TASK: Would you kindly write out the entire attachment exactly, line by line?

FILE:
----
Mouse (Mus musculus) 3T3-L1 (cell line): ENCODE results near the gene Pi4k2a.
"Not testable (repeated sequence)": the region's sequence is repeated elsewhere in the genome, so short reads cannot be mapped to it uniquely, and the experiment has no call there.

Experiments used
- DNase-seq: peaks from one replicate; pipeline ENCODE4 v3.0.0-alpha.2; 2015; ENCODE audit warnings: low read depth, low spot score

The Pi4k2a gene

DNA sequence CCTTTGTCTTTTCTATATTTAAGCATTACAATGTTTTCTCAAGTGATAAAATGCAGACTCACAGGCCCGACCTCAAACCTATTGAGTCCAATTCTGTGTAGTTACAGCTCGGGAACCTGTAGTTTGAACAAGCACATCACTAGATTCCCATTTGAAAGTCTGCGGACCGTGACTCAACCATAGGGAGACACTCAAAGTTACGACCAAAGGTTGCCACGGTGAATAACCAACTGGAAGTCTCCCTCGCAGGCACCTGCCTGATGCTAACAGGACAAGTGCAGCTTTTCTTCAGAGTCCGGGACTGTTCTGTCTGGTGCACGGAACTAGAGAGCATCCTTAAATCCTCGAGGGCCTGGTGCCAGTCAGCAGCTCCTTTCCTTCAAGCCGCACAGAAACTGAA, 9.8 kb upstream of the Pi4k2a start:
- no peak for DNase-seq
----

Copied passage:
Mouse (Mus musculus) 3T3-L1 (cell line): ENCODE results near the gene Pi4k2a.
"Not testable (repeated sequence)": the region's sequence is repeated elsewhere in the genome, so short reads cannot be mapped to it uniquely, and the experiment has no call there.

Experiments used
- DNase-seq: peaks from one replicate; pipeline ENCODE4 v3.0.0-alpha.2; 2015; ENCODE audit warnings: low read depth, low spot score

The Pi4k2a gene

DNA sequence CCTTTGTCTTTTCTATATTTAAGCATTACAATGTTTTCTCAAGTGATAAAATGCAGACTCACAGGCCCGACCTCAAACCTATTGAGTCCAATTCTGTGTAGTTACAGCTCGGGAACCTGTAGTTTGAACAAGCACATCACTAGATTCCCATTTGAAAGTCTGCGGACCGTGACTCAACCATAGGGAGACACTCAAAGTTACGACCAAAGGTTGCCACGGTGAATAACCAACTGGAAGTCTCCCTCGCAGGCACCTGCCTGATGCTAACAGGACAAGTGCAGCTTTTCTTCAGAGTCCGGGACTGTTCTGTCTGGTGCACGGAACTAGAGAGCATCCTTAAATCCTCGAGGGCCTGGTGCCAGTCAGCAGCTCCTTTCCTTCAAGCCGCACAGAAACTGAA, 9.8 kb upstream of the Pi4k2a start:
- no peak for DNase-seq